Our primary interaction point with the user will be a button within our Windows Form. This button, when clicked, initiates the export process. Here's how you set up this interaction:

  • In your Windows Form, you should have a button dedicated to exporting the DataGridView data.
  • This button has an event handler method in your C# code. This method is triggered when the user clicks the button.
private void btnExport_Click(object sender, EventArgs e)
{
    // Code to export data will go here
}
private void btnExport_Click(object sender, EventArgs e)
{
    // Code to export data will go here
}
Private Sub btnExport_Click(ByVal sender As Object, ByVal e As EventArgs)
	' Code to export data will go here
End Sub
VB   C#

Exporting Data from DataGridView

To export the DataGridView data, we need to first reference the IronXL namespace:

using IronXL;
using IronXL;
Imports IronXL
VB   C#

Within the event handler, the first step is to initialize a new workbook and worksheet using IronXL. This is where our data from the DataGridView will be transferred.

  • A WorkBook object represents the entire Excel file.
  • A WorkSheet within the workbook is like an individual page or tab in an Excel file.

Here, we create a workbook and then add a worksheet to it. The worksheet is named "ExportedData", but you can choose any name that suits your application's context.

WorkBook workbook = new WorkBook();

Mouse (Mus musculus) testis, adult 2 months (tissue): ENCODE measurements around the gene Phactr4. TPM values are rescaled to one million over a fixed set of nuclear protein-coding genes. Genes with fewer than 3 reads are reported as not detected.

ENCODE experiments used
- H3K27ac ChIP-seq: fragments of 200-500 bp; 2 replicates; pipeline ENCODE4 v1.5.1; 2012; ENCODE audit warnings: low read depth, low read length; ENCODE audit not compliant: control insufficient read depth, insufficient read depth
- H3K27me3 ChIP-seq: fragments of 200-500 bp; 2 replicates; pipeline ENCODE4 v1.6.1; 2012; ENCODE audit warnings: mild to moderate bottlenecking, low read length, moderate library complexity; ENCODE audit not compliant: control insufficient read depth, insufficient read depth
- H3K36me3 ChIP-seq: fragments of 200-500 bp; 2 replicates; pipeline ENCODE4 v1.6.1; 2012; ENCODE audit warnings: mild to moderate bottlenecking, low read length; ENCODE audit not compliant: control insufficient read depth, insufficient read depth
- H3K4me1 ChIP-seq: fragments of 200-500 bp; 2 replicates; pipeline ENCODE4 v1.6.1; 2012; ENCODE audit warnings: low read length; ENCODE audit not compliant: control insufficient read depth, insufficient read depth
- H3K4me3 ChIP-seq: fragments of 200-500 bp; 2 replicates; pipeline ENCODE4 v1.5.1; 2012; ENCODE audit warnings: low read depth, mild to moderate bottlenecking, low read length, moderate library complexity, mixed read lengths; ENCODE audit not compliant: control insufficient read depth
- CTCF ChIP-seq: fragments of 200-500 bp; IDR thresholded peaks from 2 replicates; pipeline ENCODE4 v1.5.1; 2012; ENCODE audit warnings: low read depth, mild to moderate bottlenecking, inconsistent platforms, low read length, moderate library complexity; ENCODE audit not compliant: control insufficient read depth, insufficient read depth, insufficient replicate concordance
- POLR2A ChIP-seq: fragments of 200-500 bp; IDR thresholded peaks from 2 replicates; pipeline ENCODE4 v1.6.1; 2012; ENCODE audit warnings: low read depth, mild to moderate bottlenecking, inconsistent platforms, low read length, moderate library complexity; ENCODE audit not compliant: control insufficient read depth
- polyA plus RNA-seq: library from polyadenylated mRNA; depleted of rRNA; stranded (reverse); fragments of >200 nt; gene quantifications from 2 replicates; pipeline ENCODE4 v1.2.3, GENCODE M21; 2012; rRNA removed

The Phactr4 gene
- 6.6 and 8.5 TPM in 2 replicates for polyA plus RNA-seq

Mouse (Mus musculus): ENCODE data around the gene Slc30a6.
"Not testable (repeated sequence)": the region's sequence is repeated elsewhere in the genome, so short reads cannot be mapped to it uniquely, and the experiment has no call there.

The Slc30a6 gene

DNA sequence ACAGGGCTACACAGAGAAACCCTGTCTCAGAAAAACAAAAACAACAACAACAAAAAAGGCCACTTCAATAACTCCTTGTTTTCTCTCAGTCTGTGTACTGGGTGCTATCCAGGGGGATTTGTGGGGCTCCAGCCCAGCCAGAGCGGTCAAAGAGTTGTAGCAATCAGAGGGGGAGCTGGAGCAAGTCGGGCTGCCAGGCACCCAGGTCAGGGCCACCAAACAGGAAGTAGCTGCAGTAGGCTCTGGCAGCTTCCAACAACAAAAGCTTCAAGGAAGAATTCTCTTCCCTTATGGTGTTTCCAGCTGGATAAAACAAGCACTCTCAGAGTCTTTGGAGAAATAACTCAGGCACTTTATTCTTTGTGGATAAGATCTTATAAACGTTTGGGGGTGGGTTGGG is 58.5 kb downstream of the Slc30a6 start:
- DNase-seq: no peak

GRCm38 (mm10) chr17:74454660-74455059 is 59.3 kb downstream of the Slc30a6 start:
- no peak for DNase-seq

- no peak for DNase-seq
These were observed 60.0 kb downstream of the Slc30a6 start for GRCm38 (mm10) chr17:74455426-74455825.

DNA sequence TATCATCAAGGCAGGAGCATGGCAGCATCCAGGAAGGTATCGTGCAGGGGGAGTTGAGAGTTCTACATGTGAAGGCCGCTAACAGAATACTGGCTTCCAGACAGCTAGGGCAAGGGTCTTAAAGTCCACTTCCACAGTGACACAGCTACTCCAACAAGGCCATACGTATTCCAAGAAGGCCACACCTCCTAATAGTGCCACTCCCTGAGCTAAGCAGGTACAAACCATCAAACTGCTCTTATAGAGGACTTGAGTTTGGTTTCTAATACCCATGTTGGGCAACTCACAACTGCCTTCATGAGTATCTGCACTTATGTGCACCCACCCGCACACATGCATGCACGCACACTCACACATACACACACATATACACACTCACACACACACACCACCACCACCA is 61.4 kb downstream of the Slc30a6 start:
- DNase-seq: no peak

WorkSheet worksheet = workbook.CreateWorkSheet("ExportedData");
WorkBook workbook = new WorkBook();
WorkSheet worksheet = workbook.CreateWorkSheet("ExportedData");
Dim workbook As New WorkBook()
Dim worksheet As WorkSheet = workbook.CreateWorkSheet("ExportedData")
VB   C#

Populating the Excel Sheet

The next step involves iterating through the rows and columns of your DataGridView and copying each cell's data into the corresponding cell in the Excel worksheet.

  • The external loop progresses through each row, while the internal loop traverses through every column within the respective row.
  • We assign each cell's value in the DataGridView to the corresponding cell in the Excel worksheet. This is done using the indices i (for rows) and j (for columns).
for (int i = 0; i < dataGridView1.Rows.Count; i++)
{
    for (int j = 0; j < dataGridView1.Columns.Count; j++)
    {
        // Convert row and column index to Excel cell address format
        string cellAddress = ConvertToCellAddress(i, j);
        worksheet [cellAddress].Value = dataGridView1.Rows [i].Cells [j].Value.ToString();
    }
}
for (int i = 0; i < dataGridView1.Rows.Count; i++)
{
    for (int j = 0; j < dataGridView1.Columns.Count; j++)
    {